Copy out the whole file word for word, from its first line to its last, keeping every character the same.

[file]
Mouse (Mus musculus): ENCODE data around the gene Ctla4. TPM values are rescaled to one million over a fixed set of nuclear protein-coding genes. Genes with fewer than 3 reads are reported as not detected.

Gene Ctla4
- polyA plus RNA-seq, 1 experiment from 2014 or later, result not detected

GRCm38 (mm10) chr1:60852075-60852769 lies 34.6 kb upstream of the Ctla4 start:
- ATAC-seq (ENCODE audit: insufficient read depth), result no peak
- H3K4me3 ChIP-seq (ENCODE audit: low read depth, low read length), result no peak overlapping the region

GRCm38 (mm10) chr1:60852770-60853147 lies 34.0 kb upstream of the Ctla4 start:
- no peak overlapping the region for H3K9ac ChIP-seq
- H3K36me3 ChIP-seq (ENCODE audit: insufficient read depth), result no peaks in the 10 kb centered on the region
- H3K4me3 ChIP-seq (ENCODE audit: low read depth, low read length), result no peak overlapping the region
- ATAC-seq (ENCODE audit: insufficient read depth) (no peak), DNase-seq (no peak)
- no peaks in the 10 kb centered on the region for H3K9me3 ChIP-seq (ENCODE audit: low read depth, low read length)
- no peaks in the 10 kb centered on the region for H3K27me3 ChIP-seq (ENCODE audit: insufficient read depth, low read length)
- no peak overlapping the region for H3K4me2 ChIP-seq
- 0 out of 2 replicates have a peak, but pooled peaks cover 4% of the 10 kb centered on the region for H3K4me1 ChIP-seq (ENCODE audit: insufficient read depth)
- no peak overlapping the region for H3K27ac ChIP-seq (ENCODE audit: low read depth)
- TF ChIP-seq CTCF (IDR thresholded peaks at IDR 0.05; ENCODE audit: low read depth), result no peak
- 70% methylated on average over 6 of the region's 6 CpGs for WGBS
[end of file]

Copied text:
Mouse (Mus musculus): ENCODE data around the gene Ctla4. TPM values are rescaled to one million over a fixed set of nuclear protein-coding genes. Genes with fewer than 3 reads are reported as not detected.

Gene Ctla4
- polyA plus RNA-seq, 1 experiment from 2014 or later, result not detected

GRCm38 (mm10) chr1:60852075-60852769 lies 34.6 kb upstream of the Ctla4 start:
- ATAC-seq (ENCODE audit: insufficient read depth), result no peak
- H3K4me3 ChIP-seq (ENCODE audit: low read depth, low read length), result no peak overlapping the region

GRCm38 (mm10) chr1:60852770-60853147 lies 34.0 kb upstream of the Ctla4 start:
- no peak overlapping the region for H3K9ac ChIP-seq
- H3K36me3 ChIP-seq (ENCODE audit: insufficient read depth), result no peaks in the 10 kb centered on the region
- H3K4me3 ChIP-seq (ENCODE audit: low read depth, low read length), result no peak overlapping the region
- ATAC-seq (ENCODE audit: insufficient read depth) (no peak), DNase-seq (no peak)
- no peaks in the 10 kb centered on the region for H3K9me3 ChIP-seq (ENCODE audit: low read depth, low read length)
- no peaks in the 10 kb centered on the region for H3K27me3 ChIP-seq (ENCODE audit: insufficient read depth, low read length)
- no peak overlapping the region for H3K4me2 ChIP-seq
- 0 out of 2 replicates have a peak, but pooled peaks cover 4% of the 10 kb centered on the region for H3K4me1 ChIP-seq (ENCODE audit: insufficient read depth)
- no peak overlapping the region for H3K27ac ChIP-seq (ENCODE audit: low read depth)
- TF ChIP-seq CTCF (IDR thresholded peaks at IDR 0.05; ENCODE audit: low read depth), result no peak
- 70% methylated on average over 6 of the region's 6 CpGs for WGBS